Jose Berrios: I won’t pretend that we’ve all been yo-yo’ing on Berrios. Just a bit ago, I told you to sit Berrios for the rest of the season, and then he goes out against the Yankees in Yankee Stadium and Ks 9 over 6.2 IP while allowing only 1 run. A 14+% swinging strike rate. BABIP of .353, so he should have been even better. A thing of beauty. In that same blurb where I told you to sit Berrios, I also told dynasty managers to acquire him. The Blue Jays have a ton of money invested in the 28-year-old Berrios. JB has been one of the most reliable fantasy pitchers for years. But we can’t ignore that Berrios has been flat-out terrible for most of 2022. So, I’m upgrading Berrios to “You do you” status. We’re clearly watching an ace figure himself out. Gerrit Cole does this every year and we don’t complain. After a less-than-appealing matchup at BOS this week, Berrios is slated to face the Cubs, possibly the Pirates, and possibly the Rangers. If there’s a series of matchups to get an ace back on track, it’s that series. It’s up to you what to do with Berrios, but I’m still indicating that dynasty managers should “buy low” and redraft managers should cross their fingers at the upcoming easy slate of matchups.
Justin Steele: Available in 40% of leagues and has a 13.3 K/9 over the last month. However, we can see a 2021-style Dylan Cease style of boom/bust over a month-long span. Prior to his current hot streak, he had a 4 K/9 with a 5 FIP for 2 games, which was preceded by a 12 K/9, 3.35 FIP streak, which was preceded by a 3 K/9, 4.02 FIP streak. You get the idea. Boom or bust. The circle of life. It’s up to you whether you want the risk, but if you’re a manager that’s trotting out Martin Perez or Josiah Gray, I’d recommend you switch over to Justin Steele. Even when Steele isn’t “booming,” he’s still causing less fantasy damage than Gray/Perez.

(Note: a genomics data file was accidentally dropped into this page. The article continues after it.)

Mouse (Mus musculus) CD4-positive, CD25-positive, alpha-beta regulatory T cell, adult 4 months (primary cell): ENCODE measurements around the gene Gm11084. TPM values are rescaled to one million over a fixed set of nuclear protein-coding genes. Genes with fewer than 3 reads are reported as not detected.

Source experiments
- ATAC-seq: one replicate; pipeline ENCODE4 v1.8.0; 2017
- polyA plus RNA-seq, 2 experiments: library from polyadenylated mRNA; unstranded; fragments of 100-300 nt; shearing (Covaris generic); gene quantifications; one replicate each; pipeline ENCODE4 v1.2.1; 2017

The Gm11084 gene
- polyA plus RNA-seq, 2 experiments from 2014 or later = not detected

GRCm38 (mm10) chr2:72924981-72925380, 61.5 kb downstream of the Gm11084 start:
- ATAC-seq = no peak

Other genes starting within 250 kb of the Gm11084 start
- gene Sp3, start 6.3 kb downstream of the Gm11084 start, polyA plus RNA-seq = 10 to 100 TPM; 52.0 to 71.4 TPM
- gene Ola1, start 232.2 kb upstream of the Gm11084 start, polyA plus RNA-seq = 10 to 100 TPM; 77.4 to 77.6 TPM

Lucas Giolito: 6.30 ERA over the past month but a 2.57 FIP and .441 BABIP. That’s what we call unlucky. Gio’s had a rough year but I’d keep starting him in the fantasy playoffs.
Sean Manaea: Woof. 12.91 ERA over the last month to go with a 7.30 FIP. Yet, 12 K/9, 2.08 BB/9, and a ridiculously unlucky .450 BABIP. Nothing here makes sense. Start at your own risk, but he should be performing much better than we’re seeing.
Reid Detmers: Available in 10% of leagues, surprisingly. Go check your wire and add if available.
George Kirby: Available in 20% of leagues, amazingly. Kirby has a 1.51 FIP over the last month to go with a nearly 10:1 K/BB ratio. Like, that’s insane. People are more willing to start Josiah Gray than George Kirby? I don’t want to live in this world anymore.
Tyler Mahle: Hit the 15-day IL but signs seem like a full recovery is due — Mahle got a clear MRI and he was lifting weights two days after being placed on the IL. Both team and player indicate he’ll be back ASAP, so keep starting when he returns.
Shohei Ohtani: Tough to complain about Ohtani, but he hasn’t really surpassed 6 IP since the beginning of July. Remember what I said about the Angels protecting his health? Ohtani’s ratios are excellent but the team and environmental concerns have him with a 2-3 record over his last 6 starts.
Johnny Cueto: 28IP, 5.97 K/9, 3.91 xFIP over his last 4 starts. Oh, wait…that’s actually Sandy Alcantara’s stat line. Lemme line up Cueto’s last 4 starts now: 30.2 IP, 3.82 K/9, 4.34 xFIP. Here’s the power of narrative: Cueto is like 85% as good as Sandy Alcantara! And we can flip that: Alcantara is 15% better than Cueto! You do you on both.
Have an awesome week and let me know how your teams are doing down in the comments!